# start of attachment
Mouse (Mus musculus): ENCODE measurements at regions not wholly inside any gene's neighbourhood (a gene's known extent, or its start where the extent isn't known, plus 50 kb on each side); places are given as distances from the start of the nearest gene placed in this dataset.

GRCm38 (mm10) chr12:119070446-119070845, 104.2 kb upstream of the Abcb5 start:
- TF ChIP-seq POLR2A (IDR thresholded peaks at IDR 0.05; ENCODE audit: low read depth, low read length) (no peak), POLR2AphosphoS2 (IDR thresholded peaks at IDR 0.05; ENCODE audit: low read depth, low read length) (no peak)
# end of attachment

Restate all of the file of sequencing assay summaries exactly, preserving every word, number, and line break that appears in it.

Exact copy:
Mouse (Mus musculus): ENCODE measurements at regions not wholly inside any gene's neighbourhood (a gene's known extent, or its start where the extent isn't known, plus 50 kb on each side); places are given as distances from the start of the nearest gene placed in this dataset.

GRCm38 (mm10) chr12:119070446-119070845, 104.2 kb upstream of the Abcb5 start:
- TF ChIP-seq POLR2A (IDR thresholded peaks at IDR 0.05; ENCODE audit: low read depth, low read length) (no peak), POLR2AphosphoS2 (IDR thresholded peaks at IDR 0.05; ENCODE audit: low read depth, low read length) (no peak)